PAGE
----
Rian Johnson paired with an all-star cast brings us a whodunit murder mystery that seems, from the trailers to blend comedy with mystery. After the great film that was The Last Jedi, Johnson brings to the screen a detailed eye and a witty script that promises a laugh. While tropes are often what makes whodunit films to be redundant, I trust that Johnson will bring a little more to Knives Out and play against our expectations. With an all-star cast composed of Daniel Craig, Toni Collette, Jamie Lee Curtis, Ana de Armas, Chris Evans, Don Johnson, Michael Shannon, and LaKeith Stanfield, Knives Out seems to be fun from beginning to end.
– Knives Out will have screenings at the Festival on Sept. 7 at 6 p.m. and Sept. 8 at 11 a.m.
The Lighthouse – directed by Robert Eggers – USA, North American Premiere
From the moment this film premiered at Cannes, I was hoping it would come to TIFF. Starring Robert Pattinson and Willem Dafoe, this black and white thriller about two lighthouse keeper who slowly falls into madness captivated Cannes and it’s audiences and seems to be one psychological trip that will leave a mark. From the man who gave us The Witch, The Lighthouse looks to bring paranoia in a beautiful setting and makes us question everything we know. Both Dafoe and Pattinson seem to bring career-defining performances with both continuing to prove that they are two of the most interesting working actor right now and who always give us projects that change our perspective on them.
– The Lighthouse will have screenings at the Festival on Sept. 7 at 9 p.m. and Sept. 8 at 7:45 p.m.
Lucy in the Sky – directed by Noah Hawley – USA, World Premiere
Noah Hawley has created some of the most interesting television series of Peak TV with Legion and Fargo and with Lucy in the Sky marks Hawley feature debut. Inspired by a true story about an astronaut who comes back from Space and starts an affair with a fellow astronaut only to have her life go down a spiral when said astronaut leaves her for another one. Drama, crime, mental health and relationships always create a good melting pot of stories and Lucy in the Sky seems no different. With a cast lead by Natalie Portman, Lucy in the Sky seems to continue Hawley’s streak of exploring mental health with a style that is unique to him.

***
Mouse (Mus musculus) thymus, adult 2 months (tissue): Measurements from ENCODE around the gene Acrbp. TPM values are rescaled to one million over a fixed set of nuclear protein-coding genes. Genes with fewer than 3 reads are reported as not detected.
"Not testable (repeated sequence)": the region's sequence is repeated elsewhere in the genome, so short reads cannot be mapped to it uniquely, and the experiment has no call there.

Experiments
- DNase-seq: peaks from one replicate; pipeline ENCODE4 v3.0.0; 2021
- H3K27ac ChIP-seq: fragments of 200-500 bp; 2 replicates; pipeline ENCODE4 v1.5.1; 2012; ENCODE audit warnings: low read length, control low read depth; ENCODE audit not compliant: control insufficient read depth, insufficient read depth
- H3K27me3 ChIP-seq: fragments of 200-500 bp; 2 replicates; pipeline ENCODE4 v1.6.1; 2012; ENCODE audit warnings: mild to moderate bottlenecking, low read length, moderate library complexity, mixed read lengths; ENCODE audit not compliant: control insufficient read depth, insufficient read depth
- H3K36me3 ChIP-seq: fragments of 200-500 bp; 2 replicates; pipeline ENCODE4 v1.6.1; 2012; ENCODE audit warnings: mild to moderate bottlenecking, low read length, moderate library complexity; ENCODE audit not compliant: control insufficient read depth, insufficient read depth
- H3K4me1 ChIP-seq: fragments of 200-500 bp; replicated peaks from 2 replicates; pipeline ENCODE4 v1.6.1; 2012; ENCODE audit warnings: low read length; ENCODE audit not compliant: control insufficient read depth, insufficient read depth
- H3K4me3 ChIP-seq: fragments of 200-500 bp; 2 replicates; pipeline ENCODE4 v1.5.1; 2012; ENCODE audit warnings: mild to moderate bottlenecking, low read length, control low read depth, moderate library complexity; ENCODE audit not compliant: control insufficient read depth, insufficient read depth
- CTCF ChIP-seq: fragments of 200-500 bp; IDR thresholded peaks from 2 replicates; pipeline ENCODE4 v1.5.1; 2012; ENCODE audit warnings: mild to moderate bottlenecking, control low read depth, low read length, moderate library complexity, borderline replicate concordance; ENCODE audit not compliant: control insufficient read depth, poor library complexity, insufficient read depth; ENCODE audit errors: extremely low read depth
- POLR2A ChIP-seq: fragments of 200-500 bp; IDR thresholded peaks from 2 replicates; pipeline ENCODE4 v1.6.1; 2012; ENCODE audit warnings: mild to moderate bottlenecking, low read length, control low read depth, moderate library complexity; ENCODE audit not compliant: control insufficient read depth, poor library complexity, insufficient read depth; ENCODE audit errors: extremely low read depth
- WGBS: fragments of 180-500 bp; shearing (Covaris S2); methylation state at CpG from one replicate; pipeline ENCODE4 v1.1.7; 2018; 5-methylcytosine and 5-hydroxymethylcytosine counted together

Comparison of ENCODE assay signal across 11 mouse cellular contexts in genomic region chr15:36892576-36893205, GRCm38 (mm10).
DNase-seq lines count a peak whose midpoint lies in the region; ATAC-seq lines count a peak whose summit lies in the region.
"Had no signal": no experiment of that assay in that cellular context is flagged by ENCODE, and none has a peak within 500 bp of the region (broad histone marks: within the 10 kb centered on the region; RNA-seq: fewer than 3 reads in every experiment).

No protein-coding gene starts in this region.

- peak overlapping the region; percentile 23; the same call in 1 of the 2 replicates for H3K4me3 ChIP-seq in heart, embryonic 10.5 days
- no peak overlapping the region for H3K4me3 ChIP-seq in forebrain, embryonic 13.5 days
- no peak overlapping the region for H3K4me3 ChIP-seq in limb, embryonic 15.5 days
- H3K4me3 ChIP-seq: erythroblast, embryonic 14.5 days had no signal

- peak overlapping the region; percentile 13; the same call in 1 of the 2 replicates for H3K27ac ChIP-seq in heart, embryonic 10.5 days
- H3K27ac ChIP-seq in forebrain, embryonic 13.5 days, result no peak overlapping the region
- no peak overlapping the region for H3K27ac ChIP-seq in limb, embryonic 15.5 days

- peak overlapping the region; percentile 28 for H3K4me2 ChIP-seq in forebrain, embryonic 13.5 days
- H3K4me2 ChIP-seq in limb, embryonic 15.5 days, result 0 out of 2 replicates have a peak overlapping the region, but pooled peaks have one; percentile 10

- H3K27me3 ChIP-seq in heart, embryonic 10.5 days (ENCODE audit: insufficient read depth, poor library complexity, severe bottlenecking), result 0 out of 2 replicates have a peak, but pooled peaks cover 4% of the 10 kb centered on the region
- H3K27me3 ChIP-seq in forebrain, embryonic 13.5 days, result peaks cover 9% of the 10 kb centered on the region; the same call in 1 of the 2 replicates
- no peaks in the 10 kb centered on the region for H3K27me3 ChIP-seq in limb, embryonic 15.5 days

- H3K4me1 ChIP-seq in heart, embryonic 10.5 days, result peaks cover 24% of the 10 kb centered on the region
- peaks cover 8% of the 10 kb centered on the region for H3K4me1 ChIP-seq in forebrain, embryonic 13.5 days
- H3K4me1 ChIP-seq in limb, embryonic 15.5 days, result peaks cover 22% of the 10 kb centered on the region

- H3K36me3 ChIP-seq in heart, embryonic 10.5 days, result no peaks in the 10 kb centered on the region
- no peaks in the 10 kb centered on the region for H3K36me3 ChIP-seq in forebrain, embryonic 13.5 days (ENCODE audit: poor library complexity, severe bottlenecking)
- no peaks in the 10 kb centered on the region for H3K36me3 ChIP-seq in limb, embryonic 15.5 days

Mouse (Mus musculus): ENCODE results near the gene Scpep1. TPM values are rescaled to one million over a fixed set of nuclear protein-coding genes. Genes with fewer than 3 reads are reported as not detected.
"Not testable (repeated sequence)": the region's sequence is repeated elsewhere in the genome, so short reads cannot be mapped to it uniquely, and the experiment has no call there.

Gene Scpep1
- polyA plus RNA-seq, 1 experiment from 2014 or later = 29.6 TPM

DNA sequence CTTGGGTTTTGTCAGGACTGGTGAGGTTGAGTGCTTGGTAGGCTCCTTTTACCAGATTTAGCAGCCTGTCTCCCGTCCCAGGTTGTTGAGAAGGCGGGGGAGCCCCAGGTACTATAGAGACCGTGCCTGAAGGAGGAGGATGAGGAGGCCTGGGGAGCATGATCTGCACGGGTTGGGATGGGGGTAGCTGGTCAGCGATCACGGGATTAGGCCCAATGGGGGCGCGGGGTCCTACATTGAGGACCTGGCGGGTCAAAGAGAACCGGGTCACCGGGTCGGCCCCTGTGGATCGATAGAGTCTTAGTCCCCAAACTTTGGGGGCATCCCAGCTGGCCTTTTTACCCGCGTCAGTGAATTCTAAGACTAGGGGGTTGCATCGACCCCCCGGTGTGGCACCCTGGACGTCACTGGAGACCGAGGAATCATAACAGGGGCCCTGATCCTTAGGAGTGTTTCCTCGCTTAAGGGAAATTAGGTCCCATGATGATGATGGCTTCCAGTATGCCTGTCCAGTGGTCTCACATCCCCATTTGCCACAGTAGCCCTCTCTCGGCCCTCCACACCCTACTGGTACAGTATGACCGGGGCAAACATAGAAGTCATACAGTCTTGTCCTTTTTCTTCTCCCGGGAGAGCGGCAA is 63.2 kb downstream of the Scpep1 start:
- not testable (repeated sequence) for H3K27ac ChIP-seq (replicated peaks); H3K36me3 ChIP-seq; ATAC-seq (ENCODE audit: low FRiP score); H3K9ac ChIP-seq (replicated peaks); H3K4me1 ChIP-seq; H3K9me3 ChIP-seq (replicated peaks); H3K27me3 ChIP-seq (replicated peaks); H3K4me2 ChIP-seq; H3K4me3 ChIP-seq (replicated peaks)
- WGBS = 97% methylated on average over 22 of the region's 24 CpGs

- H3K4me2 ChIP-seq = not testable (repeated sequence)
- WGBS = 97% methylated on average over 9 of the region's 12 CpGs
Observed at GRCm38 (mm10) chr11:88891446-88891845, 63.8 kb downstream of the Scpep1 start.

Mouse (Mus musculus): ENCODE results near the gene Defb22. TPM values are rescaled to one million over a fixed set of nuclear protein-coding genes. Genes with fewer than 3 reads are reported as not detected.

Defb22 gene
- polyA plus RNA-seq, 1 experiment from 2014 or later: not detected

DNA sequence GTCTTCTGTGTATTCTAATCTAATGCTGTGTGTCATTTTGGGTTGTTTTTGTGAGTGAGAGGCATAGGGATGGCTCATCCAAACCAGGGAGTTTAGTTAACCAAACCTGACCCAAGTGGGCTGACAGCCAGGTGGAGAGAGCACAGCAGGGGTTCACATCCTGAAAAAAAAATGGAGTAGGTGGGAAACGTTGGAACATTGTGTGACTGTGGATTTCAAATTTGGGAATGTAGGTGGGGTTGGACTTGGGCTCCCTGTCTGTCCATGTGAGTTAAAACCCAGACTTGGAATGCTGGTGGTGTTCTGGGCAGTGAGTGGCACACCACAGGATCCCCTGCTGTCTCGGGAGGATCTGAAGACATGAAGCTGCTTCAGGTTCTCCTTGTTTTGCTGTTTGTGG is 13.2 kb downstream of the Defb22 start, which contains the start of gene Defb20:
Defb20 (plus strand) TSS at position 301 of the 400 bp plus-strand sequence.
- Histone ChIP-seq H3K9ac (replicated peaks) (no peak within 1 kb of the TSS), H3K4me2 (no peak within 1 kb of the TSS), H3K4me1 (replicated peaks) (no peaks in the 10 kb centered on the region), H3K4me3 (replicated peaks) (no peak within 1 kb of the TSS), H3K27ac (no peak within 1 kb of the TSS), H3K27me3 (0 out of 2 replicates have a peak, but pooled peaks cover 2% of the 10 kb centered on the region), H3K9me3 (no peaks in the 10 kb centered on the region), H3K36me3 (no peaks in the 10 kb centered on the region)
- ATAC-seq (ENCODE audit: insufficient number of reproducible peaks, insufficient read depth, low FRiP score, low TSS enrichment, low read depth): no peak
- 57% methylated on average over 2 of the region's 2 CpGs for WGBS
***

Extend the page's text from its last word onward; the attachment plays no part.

– Lucy in the Sky will have screenings at the Festival on Sept. 11 at 9 p.m., Sept. 12 at 2:30 p.m., Sept. 13 at 1 p.m. and Sept. 15 at 5:45 p.m.
Parasite – directed by Bong Joon-ho – South Korea, Canadian Premiere
Winner of the Palme d’Or at Cannes, Parasite seems to be one of the most anticipated movies of the year. Master of cinema Bong Joon-ho, who is behind the amazing Snowpiercer and Okja goes back to his roots and directs a thrilling story about class and politics with Parasite. Bong describes the film as “a comedy without clowns and a tragedy without villains” and just from the trailer, it’s easy to see why. Exploring social classes is nothing new, but doing it behind a thrilling story that seems to captivate your attention from opening moment to the fade-out, Parasite seems to be one of the films that you just can’t miss.
– Parasite will have screenings at the Festival on Sept. 6 at 8:30 p.m. and Sept. 7 at 1:30 p.m.
Portrait of a Lady on Fire – directed by Céline Sciamma – France, Canadian Premiere
The moment this film premiered at Cannes, I was ready for it. It was reviewed great and everything about it was enticing to me. Set in the 18th century, the film follows Marianne, an artist who is commissioned by an Italian noblewoman (Valeria Golino) to paint a portrait of her reclusive daughter Héloïse, who is soon to be married. The film seems to be a slow burn story about love and emotions. Just from the trailer, the cinematography seems to reveal in the setting and hold the gaze just a little longer than usual which fits the film since it’s about a woman doing someone’s portrait. Portrait of a Lady on Fire seems to be a beautiful love story about two women who really see each other for the first time when all the veils are finally down.
– Portrait of a Lady on Fire will have screenings at the Festival on Sept. 5 at 9:15 p.m. and Sept. 6 at 3 p.m.
Honourable Mentions: The Aeronauts, American Son, Bad Education, Chicuarotes, Corpus Christi, Frankie, The Goldfinch, Hala, Hustlers, I Am Woman, Joker, The Laundromat, Motherless Brooklyn, Radioactive, Seberg, SYNCHRONIC, True History of the Kelly Gang, Uncut Gems and Waves.